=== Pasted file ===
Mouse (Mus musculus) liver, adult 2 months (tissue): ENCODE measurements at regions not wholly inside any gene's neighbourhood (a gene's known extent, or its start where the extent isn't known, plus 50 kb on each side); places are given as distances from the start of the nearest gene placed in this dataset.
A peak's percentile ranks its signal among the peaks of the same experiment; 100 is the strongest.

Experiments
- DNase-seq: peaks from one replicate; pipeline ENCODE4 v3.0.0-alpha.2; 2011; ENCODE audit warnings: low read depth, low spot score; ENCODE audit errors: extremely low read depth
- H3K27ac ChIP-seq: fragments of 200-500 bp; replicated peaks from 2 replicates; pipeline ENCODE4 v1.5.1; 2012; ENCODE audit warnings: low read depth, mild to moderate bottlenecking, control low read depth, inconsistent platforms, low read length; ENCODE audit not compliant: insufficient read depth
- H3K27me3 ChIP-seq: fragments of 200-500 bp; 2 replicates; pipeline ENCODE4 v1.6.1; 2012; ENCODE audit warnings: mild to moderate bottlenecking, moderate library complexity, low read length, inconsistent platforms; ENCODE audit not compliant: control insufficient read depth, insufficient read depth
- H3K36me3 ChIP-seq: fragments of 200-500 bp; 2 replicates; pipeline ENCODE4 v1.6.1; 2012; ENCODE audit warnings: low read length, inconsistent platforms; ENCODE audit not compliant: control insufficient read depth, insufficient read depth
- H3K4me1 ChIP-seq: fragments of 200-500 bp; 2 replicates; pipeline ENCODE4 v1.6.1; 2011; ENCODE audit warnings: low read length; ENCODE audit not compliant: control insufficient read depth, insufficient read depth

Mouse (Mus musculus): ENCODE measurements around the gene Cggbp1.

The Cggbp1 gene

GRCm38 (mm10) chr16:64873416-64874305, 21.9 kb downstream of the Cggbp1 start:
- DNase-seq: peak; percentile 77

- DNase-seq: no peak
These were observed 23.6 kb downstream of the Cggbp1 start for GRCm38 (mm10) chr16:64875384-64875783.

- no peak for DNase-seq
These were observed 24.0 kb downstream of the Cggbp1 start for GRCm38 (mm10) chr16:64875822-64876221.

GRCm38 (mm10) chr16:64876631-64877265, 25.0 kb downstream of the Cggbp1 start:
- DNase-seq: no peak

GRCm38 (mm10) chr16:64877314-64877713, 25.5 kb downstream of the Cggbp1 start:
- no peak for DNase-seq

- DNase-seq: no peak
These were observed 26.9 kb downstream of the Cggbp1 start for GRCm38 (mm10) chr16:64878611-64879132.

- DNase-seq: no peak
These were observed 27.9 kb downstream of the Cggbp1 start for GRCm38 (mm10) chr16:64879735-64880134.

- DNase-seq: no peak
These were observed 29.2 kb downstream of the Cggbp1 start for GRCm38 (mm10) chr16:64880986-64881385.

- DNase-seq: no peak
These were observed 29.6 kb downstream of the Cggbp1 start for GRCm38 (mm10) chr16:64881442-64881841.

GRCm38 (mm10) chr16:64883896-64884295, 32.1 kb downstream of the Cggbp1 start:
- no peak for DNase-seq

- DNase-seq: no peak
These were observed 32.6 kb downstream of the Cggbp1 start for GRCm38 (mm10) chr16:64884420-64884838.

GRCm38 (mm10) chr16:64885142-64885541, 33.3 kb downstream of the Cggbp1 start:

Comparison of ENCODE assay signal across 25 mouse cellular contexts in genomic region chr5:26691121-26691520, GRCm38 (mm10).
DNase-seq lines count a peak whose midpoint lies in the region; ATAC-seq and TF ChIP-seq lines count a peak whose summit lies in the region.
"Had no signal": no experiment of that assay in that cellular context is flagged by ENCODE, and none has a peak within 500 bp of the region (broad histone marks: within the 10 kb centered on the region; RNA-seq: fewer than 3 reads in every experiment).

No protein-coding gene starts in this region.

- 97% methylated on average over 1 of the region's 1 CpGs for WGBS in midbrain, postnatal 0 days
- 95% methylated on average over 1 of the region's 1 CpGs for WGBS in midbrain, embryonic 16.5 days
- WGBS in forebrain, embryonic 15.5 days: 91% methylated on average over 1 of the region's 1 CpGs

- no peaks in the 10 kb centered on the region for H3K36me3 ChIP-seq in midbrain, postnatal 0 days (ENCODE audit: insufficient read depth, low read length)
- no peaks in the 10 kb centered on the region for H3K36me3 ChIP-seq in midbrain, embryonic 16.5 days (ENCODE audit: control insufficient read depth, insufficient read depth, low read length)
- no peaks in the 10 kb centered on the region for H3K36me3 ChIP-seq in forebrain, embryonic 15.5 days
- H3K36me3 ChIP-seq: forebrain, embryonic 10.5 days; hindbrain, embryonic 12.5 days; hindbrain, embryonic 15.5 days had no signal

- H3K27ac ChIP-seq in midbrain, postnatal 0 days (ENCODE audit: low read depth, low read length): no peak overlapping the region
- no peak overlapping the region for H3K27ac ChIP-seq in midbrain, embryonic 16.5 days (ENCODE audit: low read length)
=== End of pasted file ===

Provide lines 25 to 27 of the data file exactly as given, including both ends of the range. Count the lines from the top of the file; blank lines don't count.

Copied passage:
- DNase-seq: no peak
These were observed 29.2 kb downstream of the Cggbp1 start for GRCm38 (mm10) chr16:64880986-64881385.

- DNase-seq: no peak